Tours are running on September 12 and 19 from 10am-4pm and you don't need to book.
Visit a Georgian watermill
The restored Howsham Mill sits on an island in the River Derwent, near York, It's surrounded by nature and wildlife, and there's a turbine that generates hydroelectricity.
You can visit without booking on Sunday September 13 from 10.30am-5pm.
Explore the last surviving railway plant nursery in Britain
During World War Two, the London and North Eastern Railway hit upon the idea of opening their own plant nurseries, from which they could grow their own produce to supply railway hotels and staff canteens.
Poppleton, near York, is the only one still in existence, and is now run by volunteers as a charity for people recovering from health issues.
After the war, the site was used to grow plants for railway station displays, events and landscaping schemes.
As well as the greenhouses, there are narrow gauge and model railways to enjoy, as well as a cacti collection and Dig for Victory displays.
Drop in from 10am-4pm on Saturday September 12.
The youth hostel in Beverley that used to be a medieval friary
The Friary Youth Hostel was built on the site of an old Dominican friary beside Beverley Minster that few people know exists.
The present buildings are thought to have been the library and dormitory, although the church and cloisters were lost beneath the railway line and a road.
There is a great hall with a 15th-century roof, wall paintings that can only be viewed on Heritage Open Days and a restored limestone fireplace. Discover how the friars met their fate and how the building was pillaged during the Civil War.
Visit between 11am-4pm on Saturday September 12.
See the secret gardens of Beverley Minster for the first time
The secret garden of Beverley Minster has never been seen by the general public before, although the Quiet Garden is open to visitors.
Described as a wildlife haven, the Minster now has plans to develop this tranquil space so that it can be used more often.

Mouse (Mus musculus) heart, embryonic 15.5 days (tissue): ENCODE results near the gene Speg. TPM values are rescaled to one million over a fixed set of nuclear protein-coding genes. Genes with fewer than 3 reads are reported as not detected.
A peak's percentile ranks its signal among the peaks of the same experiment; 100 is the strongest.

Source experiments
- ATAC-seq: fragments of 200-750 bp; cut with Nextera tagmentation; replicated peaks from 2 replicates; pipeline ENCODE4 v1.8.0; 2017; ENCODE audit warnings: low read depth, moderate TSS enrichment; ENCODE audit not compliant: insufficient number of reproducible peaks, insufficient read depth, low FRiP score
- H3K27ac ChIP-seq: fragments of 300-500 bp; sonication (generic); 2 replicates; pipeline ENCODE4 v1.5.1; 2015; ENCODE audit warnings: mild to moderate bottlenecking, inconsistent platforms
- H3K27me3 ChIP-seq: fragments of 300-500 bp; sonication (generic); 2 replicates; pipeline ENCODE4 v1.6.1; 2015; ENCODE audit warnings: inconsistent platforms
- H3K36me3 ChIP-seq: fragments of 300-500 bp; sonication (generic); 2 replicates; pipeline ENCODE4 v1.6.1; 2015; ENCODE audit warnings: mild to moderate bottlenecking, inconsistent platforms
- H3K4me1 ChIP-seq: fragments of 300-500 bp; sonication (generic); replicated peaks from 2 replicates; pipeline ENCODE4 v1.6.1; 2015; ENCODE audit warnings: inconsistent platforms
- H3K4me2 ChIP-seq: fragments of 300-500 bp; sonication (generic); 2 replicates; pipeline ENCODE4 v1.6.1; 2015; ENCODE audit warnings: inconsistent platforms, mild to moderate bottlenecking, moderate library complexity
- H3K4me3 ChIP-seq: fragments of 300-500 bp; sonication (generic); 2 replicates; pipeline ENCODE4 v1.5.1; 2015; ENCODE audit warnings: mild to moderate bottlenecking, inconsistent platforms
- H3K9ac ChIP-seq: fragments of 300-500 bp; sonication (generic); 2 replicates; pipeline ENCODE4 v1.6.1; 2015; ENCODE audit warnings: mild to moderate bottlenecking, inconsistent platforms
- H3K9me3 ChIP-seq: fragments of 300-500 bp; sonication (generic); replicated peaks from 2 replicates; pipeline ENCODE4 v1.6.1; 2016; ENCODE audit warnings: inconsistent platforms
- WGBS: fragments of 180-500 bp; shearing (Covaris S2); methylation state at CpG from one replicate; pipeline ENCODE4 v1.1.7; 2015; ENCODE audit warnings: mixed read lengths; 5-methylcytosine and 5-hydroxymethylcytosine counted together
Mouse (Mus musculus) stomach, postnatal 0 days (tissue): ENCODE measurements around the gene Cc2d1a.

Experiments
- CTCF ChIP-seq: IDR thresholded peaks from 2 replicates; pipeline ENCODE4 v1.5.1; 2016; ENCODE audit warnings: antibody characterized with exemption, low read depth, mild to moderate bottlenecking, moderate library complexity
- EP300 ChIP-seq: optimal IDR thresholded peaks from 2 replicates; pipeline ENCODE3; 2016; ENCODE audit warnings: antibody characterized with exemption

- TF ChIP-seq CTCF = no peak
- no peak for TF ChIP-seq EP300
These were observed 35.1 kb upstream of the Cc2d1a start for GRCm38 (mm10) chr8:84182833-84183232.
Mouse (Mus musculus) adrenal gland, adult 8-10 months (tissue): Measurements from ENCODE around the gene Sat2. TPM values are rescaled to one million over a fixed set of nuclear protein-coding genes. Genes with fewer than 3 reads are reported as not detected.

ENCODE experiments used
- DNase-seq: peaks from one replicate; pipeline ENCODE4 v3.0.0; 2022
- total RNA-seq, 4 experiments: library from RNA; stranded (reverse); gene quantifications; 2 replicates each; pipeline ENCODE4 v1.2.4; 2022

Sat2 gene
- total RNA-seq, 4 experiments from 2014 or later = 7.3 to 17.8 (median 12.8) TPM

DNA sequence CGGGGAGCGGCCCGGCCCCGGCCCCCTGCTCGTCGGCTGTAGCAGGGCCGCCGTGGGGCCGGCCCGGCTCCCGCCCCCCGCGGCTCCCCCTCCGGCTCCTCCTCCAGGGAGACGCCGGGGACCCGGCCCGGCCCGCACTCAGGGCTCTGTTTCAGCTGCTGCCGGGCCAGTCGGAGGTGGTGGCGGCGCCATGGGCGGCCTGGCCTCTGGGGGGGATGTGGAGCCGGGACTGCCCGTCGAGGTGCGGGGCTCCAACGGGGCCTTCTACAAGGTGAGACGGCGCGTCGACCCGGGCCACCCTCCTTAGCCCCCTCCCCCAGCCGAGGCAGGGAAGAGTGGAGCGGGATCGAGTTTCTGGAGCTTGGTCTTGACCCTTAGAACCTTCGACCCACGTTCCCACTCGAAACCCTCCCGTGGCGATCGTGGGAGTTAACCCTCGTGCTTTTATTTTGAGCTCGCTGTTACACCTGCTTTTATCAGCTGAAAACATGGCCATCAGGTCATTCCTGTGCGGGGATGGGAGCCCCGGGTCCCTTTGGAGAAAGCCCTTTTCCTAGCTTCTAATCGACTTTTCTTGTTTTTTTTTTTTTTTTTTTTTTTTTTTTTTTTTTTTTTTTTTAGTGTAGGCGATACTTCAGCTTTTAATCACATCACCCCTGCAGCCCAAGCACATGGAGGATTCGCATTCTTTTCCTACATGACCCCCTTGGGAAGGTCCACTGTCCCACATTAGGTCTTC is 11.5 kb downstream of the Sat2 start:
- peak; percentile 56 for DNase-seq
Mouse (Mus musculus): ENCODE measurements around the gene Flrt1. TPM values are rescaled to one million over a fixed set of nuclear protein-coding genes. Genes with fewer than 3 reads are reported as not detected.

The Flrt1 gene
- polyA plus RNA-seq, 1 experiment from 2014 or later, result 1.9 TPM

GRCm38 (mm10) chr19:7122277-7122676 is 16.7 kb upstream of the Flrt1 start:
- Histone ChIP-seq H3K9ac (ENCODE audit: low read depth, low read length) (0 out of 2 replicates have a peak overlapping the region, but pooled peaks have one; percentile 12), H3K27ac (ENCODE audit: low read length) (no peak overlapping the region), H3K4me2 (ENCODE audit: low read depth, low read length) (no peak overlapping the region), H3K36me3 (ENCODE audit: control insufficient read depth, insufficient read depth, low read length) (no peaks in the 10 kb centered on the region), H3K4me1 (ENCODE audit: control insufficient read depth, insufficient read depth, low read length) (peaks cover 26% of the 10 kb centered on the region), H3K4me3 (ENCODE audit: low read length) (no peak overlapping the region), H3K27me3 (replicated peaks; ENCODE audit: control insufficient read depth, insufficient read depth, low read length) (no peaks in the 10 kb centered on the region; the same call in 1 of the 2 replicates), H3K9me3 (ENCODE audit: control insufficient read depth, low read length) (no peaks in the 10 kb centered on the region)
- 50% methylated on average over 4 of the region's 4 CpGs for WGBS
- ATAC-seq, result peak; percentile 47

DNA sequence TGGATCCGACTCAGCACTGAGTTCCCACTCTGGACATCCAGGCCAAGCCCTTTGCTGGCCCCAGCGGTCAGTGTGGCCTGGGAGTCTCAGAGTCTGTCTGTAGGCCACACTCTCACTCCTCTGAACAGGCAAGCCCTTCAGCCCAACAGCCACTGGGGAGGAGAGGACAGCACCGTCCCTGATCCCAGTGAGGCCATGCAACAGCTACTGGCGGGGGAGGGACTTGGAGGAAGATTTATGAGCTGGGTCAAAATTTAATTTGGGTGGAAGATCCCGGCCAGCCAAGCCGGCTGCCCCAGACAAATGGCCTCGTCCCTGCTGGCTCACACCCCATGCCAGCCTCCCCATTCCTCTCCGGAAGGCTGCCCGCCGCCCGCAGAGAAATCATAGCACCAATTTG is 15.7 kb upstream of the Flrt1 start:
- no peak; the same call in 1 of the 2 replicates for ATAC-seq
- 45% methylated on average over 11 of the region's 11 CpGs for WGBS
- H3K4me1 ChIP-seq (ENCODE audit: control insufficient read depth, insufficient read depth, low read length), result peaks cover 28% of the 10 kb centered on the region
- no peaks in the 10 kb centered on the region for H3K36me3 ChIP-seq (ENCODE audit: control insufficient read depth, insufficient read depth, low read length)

There are also plans for a new wildflower meadow in the churchyard.
Visit on September 11, 12 or 13 from 11am-4pm (1pm on Sunday).
A 17th-century house in Bridlington Old Town
The gardens of Bestworth House on High Street are only open to the public on rare occasions - the property is privately owned.
When the house was built in the 17th century, the Old Town was home to doctors, apothecaries, attorneys and merchants. From the rear of Bestworth House, you can also admire the surrounding Georgian buildings.
Drop in from 11am-5pm on September 12 and 13.
Go on a murder walk in Hull
Local historian David Smith will host two walks at 3pm on September 11 and 18.
The guided tour takes visitors to some of the oldest parts of Hull, where they will learn about gruesome murders to have taken place in the port city - including a spate of child killings and a case which involved Scotland Yard officers.
Meet at the Cenotaph opposite the Royal Hotel on Ferensway.
Advance booking is required - contact Mr Smith on [email protected]
See inside Sheffield's only surviving Victorian bath house
Guided 40-minute tours of Birley Spa, a preserved Victorian bath house, will run on September 11, 12, 13, 18, 19 and 20, starting at 12pm, 1.30pm and 3pm.
The spa has a spring-fed plunge pool and its grounds are home to wildlife including kingfishers.
Book in advance by emailing Fiona Milne at [email protected]
The Sheffield library with a secret history
Broomhill Library is housed inside a Victorian villa in the student suburb. Known originally as Oriel House, it was built in 1870 and was home to prominent Sheffield families before being passed to the library service in 1957.
A virtual tour of all four floors will reveal secrets and fascinating historic features.
Check the Broomhill Library website from September 11 for information on how to access a Zoom tour.